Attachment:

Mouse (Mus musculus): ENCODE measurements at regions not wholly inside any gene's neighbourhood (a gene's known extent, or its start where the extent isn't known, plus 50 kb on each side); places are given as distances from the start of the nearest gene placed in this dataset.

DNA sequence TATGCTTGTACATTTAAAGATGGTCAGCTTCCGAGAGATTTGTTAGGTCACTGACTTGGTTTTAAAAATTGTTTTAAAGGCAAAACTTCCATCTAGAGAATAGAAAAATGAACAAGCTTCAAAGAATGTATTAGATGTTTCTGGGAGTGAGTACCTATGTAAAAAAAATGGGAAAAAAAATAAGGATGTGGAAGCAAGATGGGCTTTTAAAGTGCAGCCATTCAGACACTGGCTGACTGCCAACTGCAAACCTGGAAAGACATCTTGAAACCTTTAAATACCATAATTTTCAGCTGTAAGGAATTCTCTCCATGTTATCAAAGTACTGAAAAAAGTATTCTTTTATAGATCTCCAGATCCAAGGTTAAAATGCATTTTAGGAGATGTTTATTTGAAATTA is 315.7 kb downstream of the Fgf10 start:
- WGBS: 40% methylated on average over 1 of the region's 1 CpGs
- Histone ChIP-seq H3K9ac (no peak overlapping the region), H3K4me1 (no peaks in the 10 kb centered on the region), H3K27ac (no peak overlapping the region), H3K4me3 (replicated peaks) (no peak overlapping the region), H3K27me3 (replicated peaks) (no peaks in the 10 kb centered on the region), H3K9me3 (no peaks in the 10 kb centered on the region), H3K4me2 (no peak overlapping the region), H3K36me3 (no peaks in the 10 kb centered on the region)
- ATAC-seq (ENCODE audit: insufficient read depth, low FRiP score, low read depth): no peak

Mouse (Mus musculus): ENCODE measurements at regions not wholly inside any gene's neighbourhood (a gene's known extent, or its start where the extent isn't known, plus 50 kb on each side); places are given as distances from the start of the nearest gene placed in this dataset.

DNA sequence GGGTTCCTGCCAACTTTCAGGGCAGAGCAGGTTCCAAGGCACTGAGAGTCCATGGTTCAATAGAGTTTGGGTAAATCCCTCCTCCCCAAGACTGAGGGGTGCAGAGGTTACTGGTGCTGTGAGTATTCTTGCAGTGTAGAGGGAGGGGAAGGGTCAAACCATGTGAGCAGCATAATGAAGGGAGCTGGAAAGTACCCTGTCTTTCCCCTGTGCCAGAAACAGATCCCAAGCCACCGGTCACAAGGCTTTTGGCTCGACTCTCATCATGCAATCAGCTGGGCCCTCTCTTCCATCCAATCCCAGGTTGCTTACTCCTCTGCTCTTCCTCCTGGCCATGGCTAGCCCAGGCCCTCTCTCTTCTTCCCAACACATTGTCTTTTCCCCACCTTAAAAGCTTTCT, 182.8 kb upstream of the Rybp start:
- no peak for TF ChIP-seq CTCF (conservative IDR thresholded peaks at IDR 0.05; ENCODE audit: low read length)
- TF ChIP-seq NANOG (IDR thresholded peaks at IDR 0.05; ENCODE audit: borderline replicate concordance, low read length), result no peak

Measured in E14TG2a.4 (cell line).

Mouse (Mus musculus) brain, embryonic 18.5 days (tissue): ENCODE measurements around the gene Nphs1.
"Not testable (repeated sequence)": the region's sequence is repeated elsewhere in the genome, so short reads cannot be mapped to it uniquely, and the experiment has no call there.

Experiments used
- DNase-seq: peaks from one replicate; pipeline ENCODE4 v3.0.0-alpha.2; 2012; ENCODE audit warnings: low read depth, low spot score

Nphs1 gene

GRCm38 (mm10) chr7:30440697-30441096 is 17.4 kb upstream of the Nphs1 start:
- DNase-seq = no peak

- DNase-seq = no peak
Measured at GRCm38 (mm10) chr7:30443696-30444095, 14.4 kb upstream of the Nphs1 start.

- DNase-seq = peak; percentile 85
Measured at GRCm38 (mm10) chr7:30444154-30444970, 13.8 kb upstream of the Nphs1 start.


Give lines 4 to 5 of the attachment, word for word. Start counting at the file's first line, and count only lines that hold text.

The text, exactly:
- Histone ChIP-seq H3K9ac (no peak overlapping the region), H3K4me1 (no peaks in the 10 kb centered on the region), H3K27ac (no peak overlapping the region), H3K4me3 (replicated peaks) (no peak overlapping the region), H3K27me3 (replicated peaks) (no peaks in the 10 kb centered on the region), H3K9me3 (no peaks in the 10 kb centered on the region), H3K4me2 (no peak overlapping the region), H3K36me3 (no peaks in the 10 kb centered on the region)
- ATAC-seq (ENCODE audit: insufficient read depth, low FRiP score, low read depth): no peak